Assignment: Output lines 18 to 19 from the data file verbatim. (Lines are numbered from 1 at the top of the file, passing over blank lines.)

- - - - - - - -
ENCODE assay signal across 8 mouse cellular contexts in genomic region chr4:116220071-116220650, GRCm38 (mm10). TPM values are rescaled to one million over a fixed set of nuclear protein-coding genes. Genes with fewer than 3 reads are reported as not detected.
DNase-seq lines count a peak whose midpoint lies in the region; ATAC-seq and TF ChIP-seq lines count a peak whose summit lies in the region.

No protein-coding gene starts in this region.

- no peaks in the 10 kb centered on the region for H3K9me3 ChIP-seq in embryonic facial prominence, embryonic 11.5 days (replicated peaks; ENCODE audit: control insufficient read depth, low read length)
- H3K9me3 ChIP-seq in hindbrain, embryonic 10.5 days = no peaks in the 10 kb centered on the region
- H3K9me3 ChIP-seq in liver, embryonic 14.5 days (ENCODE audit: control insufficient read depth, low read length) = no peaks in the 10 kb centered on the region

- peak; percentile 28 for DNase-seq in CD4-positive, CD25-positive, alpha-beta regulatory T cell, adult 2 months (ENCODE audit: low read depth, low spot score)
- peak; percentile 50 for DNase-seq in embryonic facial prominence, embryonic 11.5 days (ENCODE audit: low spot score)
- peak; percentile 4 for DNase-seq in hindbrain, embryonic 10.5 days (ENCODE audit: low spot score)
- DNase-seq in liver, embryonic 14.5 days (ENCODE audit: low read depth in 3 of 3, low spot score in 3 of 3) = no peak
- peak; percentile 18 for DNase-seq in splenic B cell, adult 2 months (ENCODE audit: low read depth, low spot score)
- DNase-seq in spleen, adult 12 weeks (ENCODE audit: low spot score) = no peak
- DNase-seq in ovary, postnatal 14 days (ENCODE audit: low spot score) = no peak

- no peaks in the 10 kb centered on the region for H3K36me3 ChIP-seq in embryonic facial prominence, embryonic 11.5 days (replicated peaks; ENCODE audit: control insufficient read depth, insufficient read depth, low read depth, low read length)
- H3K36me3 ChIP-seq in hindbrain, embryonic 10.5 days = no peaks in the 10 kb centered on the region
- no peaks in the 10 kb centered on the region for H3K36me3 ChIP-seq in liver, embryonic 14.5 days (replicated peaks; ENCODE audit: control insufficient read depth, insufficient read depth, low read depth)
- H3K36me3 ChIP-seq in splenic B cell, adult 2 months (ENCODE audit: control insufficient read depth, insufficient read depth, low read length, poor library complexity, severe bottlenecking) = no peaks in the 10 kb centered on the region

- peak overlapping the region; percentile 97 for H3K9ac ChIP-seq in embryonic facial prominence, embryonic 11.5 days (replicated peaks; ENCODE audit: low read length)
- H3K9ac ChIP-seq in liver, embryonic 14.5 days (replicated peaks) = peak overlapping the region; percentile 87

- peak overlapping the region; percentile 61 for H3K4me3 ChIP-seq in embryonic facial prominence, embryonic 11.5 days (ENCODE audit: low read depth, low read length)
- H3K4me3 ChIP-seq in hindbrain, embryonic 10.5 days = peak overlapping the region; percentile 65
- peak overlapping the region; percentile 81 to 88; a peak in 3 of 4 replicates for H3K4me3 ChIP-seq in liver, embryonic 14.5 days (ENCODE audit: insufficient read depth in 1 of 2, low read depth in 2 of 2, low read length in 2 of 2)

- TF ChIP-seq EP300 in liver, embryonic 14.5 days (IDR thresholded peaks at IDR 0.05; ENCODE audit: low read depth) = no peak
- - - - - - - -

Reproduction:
- peak overlapping the region; percentile 97 for H3K9ac ChIP-seq in embryonic facial prominence, embryonic 11.5 days (replicated peaks; ENCODE audit: low read length)
- H3K9ac ChIP-seq in liver, embryonic 14.5 days (replicated peaks) = peak overlapping the region; percentile 87